How to Feed a Lawyer (and Other Irreverent Observations from the Legal Underground)

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Isn't there a pretty good CAFA blog available for free? If so, what could the newletter (at an eye-popping $300) offer that the blog doesn't offer for free?


Mike: You're speaking of the Class Action Fairness Act Blog.


Yup - that's the one. And it's one of many sources that have made most newsletters irrelevant. I used to get really excited when my "Litigation" newsletter or "Criminal Justice" magazine would arrive. But now I just see stuff in there that to me - and most other blog readers - is old news. That got me thinking...

Most lawyers don't read blogs; hell, most lawyers don't even know what a blog is. I'm guessing here, but if you proved that 1 in 10 lawyers know what a blog is, I'd be floored. So these newsletters still have value, since so many lawyers are behind the times. But what will happen to various newsletters once more people learn about blogs? Will people still pay big bucks for them?

I had a funny conversation with my wife's boss. He said, "Well, you have a lot of readers. But are you at the point yet where they'll start paying for content." I laughed and said: "In the blogging world, the competition isn't for subscriptions. Rather, with so much free content, the challenge is just to get people reading you." It's a new paradigm, especially in the law world where periodicals are so expensive: the challenge in itself is getting readers. Few of them would pay for blog content.

So, what is the future of newsletters? How will they stay competitive as more and more lawyers learn about blogs?


Mike: Almost all lawyers know about the Internet and how to search for information (don't they?), so chances are they've read weblogs without knowing it was a "weblog." They just don't know the jargon. That's whey hen I'm talking about my weblog, I call it a "website" -- as in "my website" -- and no one seems perplexed. It's only when I say "weblog" that their eyes glaze over.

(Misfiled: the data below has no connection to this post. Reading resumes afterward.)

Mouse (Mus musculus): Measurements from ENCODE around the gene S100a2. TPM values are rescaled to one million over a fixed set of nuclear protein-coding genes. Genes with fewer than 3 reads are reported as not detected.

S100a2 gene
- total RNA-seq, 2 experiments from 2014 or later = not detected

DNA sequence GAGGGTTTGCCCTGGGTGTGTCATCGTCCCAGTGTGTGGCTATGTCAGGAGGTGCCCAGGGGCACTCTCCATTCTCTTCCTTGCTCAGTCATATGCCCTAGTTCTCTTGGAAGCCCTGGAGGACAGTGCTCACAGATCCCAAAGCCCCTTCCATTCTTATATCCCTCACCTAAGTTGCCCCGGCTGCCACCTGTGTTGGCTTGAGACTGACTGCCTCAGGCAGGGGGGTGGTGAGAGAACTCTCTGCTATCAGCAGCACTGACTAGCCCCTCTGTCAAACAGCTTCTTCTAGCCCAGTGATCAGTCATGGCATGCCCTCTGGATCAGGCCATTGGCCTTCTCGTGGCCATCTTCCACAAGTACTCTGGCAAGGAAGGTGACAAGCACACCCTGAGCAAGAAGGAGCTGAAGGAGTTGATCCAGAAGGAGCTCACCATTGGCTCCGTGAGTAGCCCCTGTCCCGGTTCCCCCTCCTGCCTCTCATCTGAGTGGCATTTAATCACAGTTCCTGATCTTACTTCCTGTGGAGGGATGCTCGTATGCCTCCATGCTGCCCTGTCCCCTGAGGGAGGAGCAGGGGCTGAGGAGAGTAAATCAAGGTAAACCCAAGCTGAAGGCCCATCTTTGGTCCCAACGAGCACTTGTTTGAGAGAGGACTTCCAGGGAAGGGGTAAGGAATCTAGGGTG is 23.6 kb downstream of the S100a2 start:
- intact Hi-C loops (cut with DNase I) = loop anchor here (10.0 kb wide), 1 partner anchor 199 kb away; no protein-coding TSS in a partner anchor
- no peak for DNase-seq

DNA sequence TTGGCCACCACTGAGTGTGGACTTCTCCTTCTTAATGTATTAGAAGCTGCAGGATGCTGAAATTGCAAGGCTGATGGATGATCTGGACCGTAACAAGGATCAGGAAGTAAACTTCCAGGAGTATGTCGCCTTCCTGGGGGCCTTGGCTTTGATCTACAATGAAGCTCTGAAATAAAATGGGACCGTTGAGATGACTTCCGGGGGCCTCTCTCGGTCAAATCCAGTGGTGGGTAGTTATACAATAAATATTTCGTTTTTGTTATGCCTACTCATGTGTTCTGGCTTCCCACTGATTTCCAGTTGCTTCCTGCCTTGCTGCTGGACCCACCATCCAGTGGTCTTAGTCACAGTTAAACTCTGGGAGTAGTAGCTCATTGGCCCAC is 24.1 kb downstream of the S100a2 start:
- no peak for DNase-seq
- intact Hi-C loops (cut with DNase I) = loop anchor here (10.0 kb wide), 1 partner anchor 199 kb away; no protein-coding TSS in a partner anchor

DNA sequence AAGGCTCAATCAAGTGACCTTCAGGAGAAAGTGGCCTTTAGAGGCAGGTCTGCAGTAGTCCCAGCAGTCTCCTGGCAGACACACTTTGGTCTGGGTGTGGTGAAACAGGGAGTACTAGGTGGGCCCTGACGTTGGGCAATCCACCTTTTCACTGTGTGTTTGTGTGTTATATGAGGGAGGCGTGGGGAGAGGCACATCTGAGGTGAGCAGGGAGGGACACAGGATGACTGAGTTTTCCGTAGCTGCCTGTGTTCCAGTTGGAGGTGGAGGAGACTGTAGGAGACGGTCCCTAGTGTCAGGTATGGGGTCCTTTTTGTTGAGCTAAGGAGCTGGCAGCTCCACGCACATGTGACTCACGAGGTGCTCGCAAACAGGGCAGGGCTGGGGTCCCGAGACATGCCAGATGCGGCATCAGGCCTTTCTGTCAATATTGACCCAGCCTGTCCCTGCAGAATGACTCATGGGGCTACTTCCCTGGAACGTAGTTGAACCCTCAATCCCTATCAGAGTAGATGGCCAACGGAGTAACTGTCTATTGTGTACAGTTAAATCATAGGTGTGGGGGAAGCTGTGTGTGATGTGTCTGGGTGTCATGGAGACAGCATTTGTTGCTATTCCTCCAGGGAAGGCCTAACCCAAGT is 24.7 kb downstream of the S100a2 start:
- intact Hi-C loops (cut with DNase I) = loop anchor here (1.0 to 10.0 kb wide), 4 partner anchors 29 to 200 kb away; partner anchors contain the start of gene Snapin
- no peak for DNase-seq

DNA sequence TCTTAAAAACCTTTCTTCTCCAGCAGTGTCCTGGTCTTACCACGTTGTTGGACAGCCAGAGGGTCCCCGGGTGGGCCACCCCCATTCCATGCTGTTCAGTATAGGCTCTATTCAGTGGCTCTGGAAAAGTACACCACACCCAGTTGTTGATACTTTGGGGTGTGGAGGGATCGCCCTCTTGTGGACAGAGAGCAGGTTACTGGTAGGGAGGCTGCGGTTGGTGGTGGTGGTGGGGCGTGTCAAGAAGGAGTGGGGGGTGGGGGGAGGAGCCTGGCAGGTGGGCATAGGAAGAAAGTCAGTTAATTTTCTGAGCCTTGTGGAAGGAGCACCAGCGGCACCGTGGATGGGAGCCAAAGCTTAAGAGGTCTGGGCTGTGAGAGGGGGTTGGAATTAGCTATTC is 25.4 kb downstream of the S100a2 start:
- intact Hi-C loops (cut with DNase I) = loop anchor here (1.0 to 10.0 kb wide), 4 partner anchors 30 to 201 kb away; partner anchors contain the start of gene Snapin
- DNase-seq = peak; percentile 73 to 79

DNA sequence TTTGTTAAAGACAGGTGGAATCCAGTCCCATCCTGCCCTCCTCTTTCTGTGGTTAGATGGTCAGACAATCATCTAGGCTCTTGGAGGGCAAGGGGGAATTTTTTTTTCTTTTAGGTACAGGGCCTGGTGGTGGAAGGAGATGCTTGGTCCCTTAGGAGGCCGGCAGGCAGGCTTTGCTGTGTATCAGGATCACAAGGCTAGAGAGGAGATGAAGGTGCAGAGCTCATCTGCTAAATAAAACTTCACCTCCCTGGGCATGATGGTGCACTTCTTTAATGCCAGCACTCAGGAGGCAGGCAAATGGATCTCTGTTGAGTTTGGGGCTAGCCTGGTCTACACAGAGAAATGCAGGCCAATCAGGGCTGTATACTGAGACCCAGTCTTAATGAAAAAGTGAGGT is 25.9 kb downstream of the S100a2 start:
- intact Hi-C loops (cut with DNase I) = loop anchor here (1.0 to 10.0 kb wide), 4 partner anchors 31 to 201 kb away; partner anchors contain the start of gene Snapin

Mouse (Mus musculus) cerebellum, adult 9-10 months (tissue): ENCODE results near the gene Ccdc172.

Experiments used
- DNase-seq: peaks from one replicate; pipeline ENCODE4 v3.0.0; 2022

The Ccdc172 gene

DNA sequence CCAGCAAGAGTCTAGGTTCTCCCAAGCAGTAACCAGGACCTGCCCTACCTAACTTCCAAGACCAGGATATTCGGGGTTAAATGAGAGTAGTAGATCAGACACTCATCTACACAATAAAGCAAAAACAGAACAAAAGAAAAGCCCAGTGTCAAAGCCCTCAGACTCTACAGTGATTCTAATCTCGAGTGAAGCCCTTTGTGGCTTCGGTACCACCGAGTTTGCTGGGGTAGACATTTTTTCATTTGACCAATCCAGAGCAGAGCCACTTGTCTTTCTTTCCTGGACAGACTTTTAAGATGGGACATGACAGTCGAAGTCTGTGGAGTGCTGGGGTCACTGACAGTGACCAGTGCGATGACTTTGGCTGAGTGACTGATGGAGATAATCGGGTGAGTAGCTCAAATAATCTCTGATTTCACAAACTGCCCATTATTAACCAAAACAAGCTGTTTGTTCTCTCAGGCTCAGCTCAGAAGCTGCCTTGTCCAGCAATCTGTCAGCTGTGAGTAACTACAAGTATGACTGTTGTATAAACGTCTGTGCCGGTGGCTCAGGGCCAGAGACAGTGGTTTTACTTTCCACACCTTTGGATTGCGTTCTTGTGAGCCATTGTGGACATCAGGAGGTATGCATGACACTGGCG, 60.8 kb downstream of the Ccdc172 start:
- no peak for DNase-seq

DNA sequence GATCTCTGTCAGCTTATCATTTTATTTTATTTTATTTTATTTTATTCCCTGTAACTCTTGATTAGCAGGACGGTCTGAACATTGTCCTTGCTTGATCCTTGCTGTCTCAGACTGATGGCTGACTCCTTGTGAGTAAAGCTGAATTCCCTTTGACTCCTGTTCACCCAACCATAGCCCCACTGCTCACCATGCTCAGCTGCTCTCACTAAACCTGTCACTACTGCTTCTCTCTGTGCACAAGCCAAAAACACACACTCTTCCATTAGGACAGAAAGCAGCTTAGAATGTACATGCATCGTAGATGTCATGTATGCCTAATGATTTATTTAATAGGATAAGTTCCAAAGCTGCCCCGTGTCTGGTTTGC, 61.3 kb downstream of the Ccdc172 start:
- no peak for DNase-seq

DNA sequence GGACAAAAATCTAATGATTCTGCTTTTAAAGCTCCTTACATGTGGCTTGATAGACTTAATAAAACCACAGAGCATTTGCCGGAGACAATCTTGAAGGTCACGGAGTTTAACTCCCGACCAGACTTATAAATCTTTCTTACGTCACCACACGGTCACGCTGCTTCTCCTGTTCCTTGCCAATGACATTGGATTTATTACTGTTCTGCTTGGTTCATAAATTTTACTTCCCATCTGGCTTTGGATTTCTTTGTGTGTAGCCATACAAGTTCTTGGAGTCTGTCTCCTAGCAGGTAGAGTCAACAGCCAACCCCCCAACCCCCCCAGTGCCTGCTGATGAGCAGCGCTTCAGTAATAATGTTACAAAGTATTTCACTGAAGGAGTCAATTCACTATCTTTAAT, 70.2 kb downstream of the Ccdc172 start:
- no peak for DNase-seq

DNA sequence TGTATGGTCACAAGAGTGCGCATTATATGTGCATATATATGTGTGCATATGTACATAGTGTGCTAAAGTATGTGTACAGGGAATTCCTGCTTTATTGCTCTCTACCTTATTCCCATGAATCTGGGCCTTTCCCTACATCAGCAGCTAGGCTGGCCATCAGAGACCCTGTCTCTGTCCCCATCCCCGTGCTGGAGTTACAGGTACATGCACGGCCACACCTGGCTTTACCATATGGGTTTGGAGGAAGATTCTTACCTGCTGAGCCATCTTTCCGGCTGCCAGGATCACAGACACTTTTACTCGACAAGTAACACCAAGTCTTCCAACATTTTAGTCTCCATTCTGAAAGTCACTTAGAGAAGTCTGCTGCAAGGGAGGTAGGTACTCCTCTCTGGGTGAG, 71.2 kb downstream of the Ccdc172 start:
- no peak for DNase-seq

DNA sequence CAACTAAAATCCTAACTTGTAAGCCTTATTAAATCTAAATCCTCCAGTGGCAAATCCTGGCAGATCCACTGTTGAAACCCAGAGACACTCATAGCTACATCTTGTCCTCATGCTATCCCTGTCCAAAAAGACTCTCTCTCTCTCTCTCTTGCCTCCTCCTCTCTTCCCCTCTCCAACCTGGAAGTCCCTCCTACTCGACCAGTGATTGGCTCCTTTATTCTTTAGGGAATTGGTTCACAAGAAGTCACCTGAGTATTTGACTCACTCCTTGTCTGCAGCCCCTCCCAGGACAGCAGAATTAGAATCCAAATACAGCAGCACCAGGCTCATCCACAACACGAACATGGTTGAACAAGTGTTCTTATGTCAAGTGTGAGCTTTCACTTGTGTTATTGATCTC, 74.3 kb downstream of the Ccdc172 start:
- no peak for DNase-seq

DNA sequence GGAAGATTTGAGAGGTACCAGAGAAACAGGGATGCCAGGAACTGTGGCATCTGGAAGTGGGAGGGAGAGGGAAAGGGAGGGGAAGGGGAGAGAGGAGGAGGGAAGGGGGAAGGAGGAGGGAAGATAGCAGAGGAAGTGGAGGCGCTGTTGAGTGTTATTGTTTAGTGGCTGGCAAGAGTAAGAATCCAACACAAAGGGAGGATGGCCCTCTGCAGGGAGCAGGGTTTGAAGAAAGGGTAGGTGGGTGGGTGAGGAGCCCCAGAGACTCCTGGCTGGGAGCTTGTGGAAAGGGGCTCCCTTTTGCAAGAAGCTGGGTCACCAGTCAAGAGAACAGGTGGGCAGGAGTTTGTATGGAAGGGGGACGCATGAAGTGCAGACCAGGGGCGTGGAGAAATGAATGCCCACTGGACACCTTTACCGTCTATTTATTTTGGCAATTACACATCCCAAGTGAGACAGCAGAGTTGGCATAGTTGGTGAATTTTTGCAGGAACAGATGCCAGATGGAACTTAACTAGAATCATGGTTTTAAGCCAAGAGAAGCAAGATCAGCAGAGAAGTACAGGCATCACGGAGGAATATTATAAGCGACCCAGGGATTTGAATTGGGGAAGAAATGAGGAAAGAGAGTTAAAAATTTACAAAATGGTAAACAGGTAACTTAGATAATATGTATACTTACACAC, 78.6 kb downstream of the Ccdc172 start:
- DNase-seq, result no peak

As for weblogs and publishing--I think you're right about newsletters being doomed. As one who *looks* for content for my trial-practice website, however, I still think it's true that the best content is restricted--I'm thinking, for example, of Litigation magazine, Trial magazine, the Illinois Bar Journal, lots of stuff on Lexis/Nexis and Westlaw, etc. Those sources still have an edge over weblogs, as do books. But I don't think that will last for long.


That's whey hen I'm talking about my weblog, I call it a "website" -- as in "my website" -- and no one seems perplexed. It's only when I say "weblog" that their eyes glaze over.

That's really smart. Describing C&F is something I have a hard time doing. E.g., last year I picked up my phone to call my grandma to tell her exciting news - that my blog had been picked up by ALM. Then I realized I didn't know how to explain it, and thus put the phone down.

I've had some smaller pieces published in various places, so that's easy to describe. "Grandma, I got an article published in x-periodical." When your book comes out, well, that's simple enough to explain. And family doesn't really care who publishes these things. I could tell my grandma that I got an article published in Maxim magainze. All she'd hear would be "published," and that would make her proud.

But blogging. Man, that's hard to explain. A blog is self-published, so it's not as pretigious as getting published. Then again, many of us have an impressive corp. of readers who come looking for what we have to say. As far as prestigue goes, why should it matter that x-person is reading my blog or reading something printed elsewhere? The only difference is that I, rather than an editor, selects what I want to write. But if the same caliber of reader is reading both, then it seems that the wall between publish and self-publish collapses.

Does anyone have an easy way to describe blogging without using the word "blog" or "blogger" or "blogging"? Website doesn't fully do it justice, as most people think of websites as static.

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